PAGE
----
The mystery of the space around our solar system is due to the evidence of supernovae found in the deep sea silt.
The study, led by ANU professor of nuclear physics Anton and Wall Lanner, shows that the earth has been traveling through a cloud of obscure radioactive dust for the last 33,000 years.
“These clouds may be remnants of previous supernova eruptions, a powerful and super bright eruption of the star,” said Professor W. Wall Lanner.
Professor W. Wall Lanner conducted research at the ANU Heavy Ion Cele Accelerator Facility (HIAF). He also holds joint positions at Helmholtz-Zentrum Dresden-Rosendorf (HZDR) and Technical University Dresden (TUD) in Germany.
Using the extreme sensitivity of HIAF’s mass spectrometer, the researchers discovered many deep sea sediments from two different locations. They found clear traces of the isotope Iron-60, which form when stars die in supernova explosions.
Iron-60 is radioactive and decomposes completely in 15 million years, which means that any Iron-60 found on Earth must have formed compared to the rest of the 6.6-billion-year-old Earth and arrived here from a nearby supernova before settling. Should be. On the sea floor.
Professor W. Wallner first found traces of the Iron-Trak about 4.6 million years ago, and probably another about a million million years ago, suggesting that the Earth passed through clouds falling from a nearby supernova.
For the last several thousand years, the solar system has been passing through a cloud of gases and dust, known as the Local International Cloud (LIC), whose origin is unclear. If this cloud had originated from a supernova during the last few million years, it would have contained Iron-60, and so the team decided to find the most recent silt to find it.
Sure enough, Iron-60 in the silt was at a very low level – equivalent to the level of radioactivity in space compared to Earth’s natural background level – and the distribution of Earth’s most recent travel match with Iron-60 through the local stellar cloud. But Iron-60 expanded further back and it spread over a period of 33,000 years.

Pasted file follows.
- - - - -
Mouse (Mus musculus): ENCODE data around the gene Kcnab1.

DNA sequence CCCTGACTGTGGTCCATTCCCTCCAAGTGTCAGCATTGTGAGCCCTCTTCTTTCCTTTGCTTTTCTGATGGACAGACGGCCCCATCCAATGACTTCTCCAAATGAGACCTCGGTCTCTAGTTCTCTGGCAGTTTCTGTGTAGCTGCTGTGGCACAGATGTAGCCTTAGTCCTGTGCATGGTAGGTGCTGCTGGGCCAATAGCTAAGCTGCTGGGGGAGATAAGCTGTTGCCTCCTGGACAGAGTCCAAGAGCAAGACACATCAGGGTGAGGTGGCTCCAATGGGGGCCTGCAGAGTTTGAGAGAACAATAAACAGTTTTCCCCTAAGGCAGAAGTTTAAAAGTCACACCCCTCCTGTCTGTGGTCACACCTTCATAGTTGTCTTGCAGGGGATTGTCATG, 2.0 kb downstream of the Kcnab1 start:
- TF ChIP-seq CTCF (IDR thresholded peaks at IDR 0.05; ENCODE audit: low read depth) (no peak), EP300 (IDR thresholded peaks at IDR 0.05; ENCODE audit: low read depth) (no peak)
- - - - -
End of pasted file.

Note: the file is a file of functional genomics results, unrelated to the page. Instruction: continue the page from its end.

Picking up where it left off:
The lack of consistency with the timing of the solar system in the current local interstellar cloud raises more questions than its answers. First, if the cloud were not formed by a supernova, where did it come from? And second, why is Iron-60 evenly distributed throughout space?
There are some papers that show iron-60 trapped in dust particles indicating that the interstitial medium is bouncing around it, Professor Wolner said. “So the violation of Iron-60 can also be caused by old supernova explosions and what we measure is a kind of echo. More data is needed to resolve these details. ”
The findings have been published in the journal P.N.A.S..
Reference: “60AA. Wolner, j. Fij, L. K. Field, M.B. Frohlich, R. Golzer, M.A.C. Hotkis, d. Cole, g. Lackenby, m. Martschini, s. By late Pleistocene and Holocene, Fay phase during the past of supernova activity. Marchel, s. Panzkov, s. Pavetich, g. Rugel and SG Tim, 24 August Gust 2020, Proceedings of the National Academy of Sciences.
DOI: 10.1073 / PNAS.1916769117
Scientists from ANU, the Australian Australian Atomic Science and Technology Association, HZDR, the University of Vienna and TU Berlin were involved in the study.